Guwande leads with a deep look at the building trade, which used to rely on master builders who ran the show, until that stopped working.   What it takes to put up a building got too complex for any one person to handle in an improvisational way, and so the “master builder” model gave way to intensive use of checklists: checklists that describe who does what, the steps to follow, and, most importantly, how the groups interact with each other.  The parallel is to modern surgery which, until recently, has been dominated by the surgeon as “master builder;” Guwande’s compelling argument is that modern medicine, with all of its sub- sub- specialties and technology, has become so complex that this “master builder” mindset is hopelessly outdated.

As I’ve been digesting this, I’ve been trying to reconcile it with the idea – which I believe on a deep level – that to thrive in the modern economy and to be a happy and fulfilled person, what the world is asking of all of us is that we be linchpins, that we create our art and do the work that no one else can do.  And then the question arises: where are checklists in this picture?

And then it hit me that the point of intersection between checklists and linchpins grows out of the recognition that the most successful checklists define both the steps to take in a given situation AND the norms and expectations for how people are going to interact.  For example, something as simple as members of a surgical team introducing themselves to one another by name before the start of surgery, Gawande found, has a significant positive impact on surgical outcomes: people on the surgical team (nurses especially) are more likely to speak up when a step is skipped or a mistake is made if everyone knows each others’ names.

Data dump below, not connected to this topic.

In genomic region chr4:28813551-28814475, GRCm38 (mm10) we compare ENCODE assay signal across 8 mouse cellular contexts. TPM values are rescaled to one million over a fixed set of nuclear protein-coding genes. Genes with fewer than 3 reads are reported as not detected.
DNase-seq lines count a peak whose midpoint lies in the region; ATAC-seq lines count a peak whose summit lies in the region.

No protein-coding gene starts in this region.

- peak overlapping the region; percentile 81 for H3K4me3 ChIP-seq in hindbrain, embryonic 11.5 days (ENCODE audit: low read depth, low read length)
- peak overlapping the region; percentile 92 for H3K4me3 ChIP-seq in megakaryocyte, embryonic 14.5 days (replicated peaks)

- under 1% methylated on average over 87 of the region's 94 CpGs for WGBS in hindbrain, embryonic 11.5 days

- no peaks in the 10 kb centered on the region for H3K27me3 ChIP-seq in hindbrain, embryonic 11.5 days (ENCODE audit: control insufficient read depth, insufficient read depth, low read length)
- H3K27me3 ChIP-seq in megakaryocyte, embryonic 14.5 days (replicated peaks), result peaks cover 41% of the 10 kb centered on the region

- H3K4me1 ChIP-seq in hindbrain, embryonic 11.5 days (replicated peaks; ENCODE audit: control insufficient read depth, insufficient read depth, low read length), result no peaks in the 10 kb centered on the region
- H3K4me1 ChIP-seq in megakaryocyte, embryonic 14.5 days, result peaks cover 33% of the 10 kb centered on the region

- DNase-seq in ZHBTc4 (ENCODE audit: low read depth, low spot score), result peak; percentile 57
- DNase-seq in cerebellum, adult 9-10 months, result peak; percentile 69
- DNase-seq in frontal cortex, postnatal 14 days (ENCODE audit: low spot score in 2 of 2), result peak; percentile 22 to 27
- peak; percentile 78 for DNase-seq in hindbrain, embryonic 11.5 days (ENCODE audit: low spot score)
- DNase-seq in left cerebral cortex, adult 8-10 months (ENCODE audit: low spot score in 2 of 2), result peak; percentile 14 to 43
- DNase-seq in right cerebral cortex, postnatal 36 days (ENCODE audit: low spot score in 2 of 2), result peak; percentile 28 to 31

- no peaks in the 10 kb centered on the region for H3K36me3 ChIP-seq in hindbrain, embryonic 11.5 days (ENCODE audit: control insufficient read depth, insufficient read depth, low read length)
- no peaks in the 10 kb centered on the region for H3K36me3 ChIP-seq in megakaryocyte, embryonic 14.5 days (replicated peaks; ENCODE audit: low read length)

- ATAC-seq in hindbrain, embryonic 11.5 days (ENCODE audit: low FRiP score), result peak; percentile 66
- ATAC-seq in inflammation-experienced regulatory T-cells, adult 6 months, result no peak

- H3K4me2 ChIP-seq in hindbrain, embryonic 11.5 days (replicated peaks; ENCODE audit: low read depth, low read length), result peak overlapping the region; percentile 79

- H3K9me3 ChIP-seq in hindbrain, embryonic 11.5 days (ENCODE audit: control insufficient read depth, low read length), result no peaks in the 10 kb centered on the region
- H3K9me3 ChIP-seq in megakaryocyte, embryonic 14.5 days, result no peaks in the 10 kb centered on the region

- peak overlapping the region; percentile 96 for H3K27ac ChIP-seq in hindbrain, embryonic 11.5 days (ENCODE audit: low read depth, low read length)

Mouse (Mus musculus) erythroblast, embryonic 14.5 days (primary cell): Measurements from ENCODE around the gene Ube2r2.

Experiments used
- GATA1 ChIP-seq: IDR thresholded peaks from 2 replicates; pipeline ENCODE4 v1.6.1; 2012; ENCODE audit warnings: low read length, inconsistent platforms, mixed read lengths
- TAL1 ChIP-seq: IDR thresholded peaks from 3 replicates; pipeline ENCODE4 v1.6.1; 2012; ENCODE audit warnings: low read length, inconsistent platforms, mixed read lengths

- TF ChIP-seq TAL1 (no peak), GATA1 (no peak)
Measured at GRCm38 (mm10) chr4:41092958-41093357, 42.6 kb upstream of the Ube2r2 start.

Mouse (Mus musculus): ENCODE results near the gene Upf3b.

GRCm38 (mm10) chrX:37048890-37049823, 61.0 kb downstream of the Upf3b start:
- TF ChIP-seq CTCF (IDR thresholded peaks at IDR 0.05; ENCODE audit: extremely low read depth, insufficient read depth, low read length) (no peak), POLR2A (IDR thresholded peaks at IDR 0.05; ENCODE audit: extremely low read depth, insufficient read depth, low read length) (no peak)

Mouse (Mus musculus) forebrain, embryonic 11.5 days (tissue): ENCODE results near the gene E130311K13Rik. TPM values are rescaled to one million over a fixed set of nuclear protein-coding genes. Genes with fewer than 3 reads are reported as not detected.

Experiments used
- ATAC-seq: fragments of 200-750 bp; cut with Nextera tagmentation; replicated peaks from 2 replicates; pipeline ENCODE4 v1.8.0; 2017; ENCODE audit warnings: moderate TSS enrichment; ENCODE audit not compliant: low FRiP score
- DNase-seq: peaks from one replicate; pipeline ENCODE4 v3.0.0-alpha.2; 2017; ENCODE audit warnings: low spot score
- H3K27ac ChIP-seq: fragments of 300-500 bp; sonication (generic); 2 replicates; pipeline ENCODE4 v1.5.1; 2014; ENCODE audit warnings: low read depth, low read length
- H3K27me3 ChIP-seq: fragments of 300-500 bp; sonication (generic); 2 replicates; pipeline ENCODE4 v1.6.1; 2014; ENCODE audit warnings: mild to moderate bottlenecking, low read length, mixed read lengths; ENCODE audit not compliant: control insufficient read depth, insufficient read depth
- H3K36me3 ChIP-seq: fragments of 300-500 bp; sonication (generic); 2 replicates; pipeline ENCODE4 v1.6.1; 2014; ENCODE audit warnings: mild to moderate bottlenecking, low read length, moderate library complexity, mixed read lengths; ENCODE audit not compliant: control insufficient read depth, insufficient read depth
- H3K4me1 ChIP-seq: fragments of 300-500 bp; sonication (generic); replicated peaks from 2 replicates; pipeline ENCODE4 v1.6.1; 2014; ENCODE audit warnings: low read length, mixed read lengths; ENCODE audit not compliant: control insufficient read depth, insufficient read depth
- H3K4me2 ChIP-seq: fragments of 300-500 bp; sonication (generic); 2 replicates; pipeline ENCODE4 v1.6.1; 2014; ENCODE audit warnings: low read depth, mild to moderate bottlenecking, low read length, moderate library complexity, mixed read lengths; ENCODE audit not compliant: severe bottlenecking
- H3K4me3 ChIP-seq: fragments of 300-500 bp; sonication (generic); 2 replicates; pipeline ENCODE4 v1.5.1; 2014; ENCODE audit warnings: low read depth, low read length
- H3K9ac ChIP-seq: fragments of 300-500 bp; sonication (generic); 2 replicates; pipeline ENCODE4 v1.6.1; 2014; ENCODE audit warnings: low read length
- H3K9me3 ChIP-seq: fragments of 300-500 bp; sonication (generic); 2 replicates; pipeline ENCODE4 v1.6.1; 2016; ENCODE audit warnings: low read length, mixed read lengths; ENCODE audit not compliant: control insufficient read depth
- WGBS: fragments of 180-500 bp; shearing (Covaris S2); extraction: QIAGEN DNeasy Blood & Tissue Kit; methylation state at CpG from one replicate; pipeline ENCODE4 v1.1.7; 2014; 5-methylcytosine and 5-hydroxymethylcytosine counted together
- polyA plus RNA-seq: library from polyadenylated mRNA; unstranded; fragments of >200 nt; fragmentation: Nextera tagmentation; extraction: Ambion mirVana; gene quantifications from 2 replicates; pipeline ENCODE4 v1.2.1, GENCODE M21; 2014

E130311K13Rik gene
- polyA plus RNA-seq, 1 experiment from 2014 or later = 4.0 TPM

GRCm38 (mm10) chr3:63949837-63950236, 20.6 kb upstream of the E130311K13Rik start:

Last week at NextGen:Charity Seth Godin said that only the perfect problems are left today – because all the imperfect ones have already been solved.  What a great rallying cry!  As our teams get more virtual and more loosely connected, as roles begin to blend and the edges around our roles and responsibilities get softer, the answer Guwande points us towards is not to create a process for everything, to think that there’s a series of all-encompassing steps that will foresee each new situation and how we interact with it.   Instead, the onus is on us to increase our comfort with that place of uncertainty by defining two things: the steps we’re going to take in situations in which the steps can be defined; and how we’re going to interact with each other all of the time.

So it’s not about constantly improvising outside of all norms and best practices; nor about thinking that everything will go right if we can just systematize the process.  It’s about our orientation towards the world, and the knowledge that we can optimize how we solve the imperfect problems and, in so doing, free up the space in our minds and our lives so we can practice our art – and tackle the remaining, perfect problems.